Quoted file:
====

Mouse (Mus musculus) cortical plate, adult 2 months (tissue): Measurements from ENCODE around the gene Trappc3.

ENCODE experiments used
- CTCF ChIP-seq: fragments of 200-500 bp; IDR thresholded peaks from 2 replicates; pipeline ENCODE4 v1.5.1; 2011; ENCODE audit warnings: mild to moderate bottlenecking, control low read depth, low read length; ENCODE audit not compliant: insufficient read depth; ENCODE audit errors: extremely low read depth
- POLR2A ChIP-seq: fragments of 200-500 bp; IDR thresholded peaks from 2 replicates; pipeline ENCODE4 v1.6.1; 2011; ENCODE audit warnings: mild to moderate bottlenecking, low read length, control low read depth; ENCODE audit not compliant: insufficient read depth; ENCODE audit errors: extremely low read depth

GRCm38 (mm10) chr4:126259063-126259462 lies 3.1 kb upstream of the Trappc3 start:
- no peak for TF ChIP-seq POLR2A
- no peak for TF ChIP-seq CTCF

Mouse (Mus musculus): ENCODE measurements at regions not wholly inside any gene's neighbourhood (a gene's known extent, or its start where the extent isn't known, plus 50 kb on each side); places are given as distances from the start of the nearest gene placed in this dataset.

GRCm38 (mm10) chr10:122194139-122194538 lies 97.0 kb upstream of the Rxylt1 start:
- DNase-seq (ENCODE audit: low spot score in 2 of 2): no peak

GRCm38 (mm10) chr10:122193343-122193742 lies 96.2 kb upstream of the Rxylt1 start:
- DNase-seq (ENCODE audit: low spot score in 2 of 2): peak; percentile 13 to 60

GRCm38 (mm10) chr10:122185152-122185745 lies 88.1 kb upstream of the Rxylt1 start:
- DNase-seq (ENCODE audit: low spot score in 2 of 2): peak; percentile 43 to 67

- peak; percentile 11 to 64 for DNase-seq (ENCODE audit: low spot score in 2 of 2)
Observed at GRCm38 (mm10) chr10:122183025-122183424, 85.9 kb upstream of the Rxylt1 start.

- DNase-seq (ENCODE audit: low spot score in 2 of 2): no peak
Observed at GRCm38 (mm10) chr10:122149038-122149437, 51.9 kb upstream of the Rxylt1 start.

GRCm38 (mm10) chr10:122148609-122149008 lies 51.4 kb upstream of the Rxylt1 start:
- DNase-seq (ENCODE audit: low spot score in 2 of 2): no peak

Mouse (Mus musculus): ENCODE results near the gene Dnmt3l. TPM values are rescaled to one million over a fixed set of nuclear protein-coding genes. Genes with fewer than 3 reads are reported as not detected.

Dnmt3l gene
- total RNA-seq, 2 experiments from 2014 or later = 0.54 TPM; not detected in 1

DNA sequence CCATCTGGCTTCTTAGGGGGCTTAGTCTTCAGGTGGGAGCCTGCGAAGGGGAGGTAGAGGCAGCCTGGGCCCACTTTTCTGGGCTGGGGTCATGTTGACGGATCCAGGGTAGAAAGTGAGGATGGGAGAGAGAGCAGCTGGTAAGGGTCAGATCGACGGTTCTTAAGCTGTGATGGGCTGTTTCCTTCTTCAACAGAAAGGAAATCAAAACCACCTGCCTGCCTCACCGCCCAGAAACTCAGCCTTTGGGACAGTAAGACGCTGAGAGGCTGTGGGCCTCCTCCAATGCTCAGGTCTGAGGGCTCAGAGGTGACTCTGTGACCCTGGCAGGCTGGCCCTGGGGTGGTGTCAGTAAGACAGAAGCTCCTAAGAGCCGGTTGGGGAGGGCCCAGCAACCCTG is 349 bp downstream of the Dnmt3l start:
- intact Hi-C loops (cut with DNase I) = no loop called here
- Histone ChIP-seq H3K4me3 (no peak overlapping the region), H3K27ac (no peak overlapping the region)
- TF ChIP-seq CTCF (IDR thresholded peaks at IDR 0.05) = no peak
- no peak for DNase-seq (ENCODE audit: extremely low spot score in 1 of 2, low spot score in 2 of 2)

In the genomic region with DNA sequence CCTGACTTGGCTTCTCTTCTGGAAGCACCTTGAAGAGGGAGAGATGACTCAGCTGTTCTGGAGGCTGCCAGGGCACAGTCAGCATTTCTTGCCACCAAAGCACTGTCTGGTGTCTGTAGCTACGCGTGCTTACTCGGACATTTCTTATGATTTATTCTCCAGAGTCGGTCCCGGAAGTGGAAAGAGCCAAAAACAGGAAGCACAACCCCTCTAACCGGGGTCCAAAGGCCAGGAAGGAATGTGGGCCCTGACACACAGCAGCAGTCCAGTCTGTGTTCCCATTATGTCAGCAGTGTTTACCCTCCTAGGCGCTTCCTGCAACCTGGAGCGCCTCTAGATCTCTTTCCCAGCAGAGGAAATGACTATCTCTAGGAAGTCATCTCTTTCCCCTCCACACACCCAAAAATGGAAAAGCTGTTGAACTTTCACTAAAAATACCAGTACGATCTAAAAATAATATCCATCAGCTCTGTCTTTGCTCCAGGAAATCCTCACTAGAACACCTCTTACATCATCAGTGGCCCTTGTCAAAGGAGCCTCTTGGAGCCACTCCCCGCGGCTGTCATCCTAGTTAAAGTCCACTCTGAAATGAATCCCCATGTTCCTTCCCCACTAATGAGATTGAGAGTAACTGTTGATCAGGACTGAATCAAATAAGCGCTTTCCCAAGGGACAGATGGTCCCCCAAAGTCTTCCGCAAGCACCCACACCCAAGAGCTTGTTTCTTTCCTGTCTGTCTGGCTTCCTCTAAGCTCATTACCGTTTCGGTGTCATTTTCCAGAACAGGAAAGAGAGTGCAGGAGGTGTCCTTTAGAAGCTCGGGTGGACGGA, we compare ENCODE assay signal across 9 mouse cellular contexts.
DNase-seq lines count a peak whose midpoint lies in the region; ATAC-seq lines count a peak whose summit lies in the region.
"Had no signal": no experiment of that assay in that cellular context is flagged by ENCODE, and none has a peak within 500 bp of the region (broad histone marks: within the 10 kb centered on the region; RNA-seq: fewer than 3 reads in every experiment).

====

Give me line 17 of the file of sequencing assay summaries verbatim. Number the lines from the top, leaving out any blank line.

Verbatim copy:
- DNase-seq (ENCODE audit: low spot score in 2 of 2): no peak